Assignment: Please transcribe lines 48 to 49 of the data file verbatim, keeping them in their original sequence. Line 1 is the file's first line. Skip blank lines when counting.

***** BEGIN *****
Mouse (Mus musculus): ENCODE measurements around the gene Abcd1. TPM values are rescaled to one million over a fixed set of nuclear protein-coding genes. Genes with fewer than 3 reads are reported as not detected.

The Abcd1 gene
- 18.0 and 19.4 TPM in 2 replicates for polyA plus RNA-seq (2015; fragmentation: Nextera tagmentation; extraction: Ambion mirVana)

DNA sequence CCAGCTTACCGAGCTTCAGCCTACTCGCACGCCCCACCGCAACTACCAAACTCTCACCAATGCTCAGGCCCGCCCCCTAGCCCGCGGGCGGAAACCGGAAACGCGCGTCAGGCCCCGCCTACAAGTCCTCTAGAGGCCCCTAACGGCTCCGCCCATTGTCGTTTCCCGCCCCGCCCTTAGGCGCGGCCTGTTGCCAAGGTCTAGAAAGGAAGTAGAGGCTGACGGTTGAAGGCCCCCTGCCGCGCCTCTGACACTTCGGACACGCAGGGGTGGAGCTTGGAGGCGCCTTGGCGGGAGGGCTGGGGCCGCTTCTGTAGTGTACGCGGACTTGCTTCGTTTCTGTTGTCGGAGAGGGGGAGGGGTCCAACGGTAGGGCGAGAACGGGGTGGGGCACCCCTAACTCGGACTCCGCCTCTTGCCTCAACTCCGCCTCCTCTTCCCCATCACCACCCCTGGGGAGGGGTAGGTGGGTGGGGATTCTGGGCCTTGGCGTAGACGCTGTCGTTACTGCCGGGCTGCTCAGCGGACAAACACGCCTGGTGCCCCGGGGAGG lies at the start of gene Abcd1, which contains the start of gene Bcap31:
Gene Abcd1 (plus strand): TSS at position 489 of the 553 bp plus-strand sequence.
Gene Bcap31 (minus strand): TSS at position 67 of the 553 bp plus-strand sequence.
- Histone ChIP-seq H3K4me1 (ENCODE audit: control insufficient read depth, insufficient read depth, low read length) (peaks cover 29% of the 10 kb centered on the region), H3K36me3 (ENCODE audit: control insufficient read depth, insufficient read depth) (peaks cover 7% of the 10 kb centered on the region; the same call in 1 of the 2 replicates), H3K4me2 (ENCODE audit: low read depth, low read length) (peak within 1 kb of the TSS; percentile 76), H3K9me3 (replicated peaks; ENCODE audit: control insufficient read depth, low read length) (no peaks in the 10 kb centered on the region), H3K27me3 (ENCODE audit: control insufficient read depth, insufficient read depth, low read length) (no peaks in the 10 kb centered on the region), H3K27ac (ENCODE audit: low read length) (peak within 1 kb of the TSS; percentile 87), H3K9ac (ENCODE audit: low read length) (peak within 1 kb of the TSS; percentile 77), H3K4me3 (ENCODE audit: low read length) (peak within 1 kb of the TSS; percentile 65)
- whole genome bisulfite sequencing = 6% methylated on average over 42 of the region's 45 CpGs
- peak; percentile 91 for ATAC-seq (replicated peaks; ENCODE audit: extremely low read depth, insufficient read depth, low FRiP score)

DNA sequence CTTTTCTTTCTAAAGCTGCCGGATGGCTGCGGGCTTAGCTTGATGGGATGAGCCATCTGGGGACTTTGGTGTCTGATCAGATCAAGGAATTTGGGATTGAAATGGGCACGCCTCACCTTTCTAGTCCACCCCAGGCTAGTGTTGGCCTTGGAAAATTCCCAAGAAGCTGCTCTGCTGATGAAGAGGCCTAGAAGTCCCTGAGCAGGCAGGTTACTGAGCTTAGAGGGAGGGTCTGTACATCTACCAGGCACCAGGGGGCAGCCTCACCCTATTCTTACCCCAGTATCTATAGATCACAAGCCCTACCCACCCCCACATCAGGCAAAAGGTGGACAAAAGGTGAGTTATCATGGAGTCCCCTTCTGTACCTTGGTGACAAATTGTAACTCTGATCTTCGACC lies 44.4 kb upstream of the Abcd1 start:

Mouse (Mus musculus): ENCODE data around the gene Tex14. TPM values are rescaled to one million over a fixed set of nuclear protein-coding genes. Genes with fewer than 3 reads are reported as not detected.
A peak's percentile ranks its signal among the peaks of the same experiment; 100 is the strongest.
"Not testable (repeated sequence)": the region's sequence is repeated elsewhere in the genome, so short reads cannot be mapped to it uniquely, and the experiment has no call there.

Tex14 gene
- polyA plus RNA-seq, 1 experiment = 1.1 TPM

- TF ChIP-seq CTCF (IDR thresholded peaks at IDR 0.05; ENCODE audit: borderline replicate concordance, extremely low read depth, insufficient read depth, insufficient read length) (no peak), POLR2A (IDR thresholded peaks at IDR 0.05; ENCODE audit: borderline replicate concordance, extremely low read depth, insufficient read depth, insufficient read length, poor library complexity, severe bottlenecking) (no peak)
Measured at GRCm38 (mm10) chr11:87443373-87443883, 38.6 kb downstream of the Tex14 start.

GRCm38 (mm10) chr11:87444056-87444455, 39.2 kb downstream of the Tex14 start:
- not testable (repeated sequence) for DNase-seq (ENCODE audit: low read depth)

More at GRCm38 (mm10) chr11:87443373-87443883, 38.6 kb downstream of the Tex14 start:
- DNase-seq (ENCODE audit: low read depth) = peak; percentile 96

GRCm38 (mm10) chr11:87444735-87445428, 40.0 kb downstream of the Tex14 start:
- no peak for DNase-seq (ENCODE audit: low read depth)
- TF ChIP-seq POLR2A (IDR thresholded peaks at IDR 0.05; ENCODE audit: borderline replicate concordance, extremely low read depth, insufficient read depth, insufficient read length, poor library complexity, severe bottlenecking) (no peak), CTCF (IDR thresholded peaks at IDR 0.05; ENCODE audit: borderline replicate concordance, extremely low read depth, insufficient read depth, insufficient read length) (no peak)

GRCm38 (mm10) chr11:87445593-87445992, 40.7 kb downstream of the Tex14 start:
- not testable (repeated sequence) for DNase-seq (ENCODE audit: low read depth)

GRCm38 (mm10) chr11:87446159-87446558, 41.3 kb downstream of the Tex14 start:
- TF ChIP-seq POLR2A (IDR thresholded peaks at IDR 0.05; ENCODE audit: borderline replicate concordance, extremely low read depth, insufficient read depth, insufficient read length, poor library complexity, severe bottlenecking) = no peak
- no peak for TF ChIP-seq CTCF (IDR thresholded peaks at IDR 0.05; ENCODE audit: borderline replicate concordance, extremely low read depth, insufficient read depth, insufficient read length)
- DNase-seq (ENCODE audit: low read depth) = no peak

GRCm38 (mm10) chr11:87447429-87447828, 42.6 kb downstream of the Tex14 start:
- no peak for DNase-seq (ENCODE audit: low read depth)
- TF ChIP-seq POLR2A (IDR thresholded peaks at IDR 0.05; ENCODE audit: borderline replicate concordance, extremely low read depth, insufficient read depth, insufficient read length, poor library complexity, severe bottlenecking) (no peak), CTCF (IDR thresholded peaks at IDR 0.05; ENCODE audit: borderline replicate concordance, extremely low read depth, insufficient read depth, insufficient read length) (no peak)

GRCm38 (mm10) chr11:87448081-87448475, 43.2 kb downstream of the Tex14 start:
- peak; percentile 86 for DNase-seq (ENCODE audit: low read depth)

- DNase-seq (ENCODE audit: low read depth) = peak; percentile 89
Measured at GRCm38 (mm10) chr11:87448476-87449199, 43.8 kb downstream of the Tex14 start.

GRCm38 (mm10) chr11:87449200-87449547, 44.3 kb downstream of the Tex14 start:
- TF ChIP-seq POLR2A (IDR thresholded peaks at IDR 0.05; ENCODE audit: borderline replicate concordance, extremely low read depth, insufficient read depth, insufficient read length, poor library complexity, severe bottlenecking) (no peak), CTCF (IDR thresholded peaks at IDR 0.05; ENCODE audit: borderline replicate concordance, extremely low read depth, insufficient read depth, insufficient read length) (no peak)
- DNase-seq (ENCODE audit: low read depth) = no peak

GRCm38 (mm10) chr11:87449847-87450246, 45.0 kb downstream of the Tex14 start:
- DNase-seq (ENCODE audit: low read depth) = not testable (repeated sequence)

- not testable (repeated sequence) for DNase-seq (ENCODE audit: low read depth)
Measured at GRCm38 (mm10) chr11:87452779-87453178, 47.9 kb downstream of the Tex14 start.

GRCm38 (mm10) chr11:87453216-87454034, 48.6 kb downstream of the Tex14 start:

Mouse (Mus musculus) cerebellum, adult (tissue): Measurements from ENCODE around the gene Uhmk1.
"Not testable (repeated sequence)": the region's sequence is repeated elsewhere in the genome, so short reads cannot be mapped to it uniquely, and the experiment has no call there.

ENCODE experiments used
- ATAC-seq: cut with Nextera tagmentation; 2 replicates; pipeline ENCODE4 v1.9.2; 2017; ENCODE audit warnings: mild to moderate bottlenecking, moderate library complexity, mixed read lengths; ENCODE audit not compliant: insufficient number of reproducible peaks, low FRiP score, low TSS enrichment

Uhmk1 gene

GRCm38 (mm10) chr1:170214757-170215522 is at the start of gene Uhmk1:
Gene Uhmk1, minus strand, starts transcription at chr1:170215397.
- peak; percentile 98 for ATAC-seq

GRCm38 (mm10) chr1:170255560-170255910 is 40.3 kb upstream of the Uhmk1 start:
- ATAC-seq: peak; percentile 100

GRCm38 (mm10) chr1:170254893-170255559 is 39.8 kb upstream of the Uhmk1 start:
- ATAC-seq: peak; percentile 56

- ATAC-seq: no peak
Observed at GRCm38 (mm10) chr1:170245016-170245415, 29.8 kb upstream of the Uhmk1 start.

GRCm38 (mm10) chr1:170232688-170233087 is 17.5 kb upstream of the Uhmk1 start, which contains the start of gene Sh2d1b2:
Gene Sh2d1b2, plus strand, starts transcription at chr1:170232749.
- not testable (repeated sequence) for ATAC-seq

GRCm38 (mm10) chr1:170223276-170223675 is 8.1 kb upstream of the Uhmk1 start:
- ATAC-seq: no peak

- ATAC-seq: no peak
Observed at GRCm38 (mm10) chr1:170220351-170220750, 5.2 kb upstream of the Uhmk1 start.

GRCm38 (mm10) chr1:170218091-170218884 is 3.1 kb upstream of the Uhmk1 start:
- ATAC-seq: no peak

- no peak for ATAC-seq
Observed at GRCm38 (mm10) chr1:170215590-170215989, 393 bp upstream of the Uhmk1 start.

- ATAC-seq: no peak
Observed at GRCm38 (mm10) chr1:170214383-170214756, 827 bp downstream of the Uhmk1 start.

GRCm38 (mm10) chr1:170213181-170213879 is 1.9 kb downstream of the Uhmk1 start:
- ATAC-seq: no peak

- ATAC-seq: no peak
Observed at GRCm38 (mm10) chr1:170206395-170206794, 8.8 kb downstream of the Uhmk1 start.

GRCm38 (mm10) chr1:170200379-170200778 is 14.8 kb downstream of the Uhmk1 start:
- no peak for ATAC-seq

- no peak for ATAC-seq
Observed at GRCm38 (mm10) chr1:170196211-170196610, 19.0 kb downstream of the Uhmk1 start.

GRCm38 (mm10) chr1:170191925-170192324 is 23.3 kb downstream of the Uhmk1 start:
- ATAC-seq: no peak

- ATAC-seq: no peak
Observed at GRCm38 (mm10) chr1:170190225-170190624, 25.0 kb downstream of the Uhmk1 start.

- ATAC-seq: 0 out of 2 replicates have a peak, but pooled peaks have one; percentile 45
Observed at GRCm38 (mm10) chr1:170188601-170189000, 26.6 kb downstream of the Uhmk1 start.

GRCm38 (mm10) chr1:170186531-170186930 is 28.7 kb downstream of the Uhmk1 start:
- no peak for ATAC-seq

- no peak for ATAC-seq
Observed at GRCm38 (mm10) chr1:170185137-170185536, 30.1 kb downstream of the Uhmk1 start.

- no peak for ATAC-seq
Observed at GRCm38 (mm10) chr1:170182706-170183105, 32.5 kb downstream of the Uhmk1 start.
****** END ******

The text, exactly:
ENCODE experiments used
- ATAC-seq: cut with Nextera tagmentation; 2 replicates; pipeline ENCODE4 v1.9.2; 2017; ENCODE audit warnings: mild to moderate bottlenecking, moderate library complexity, mixed read lengths; ENCODE audit not compliant: insufficient number of reproducible peaks, low FRiP score, low TSS enrichment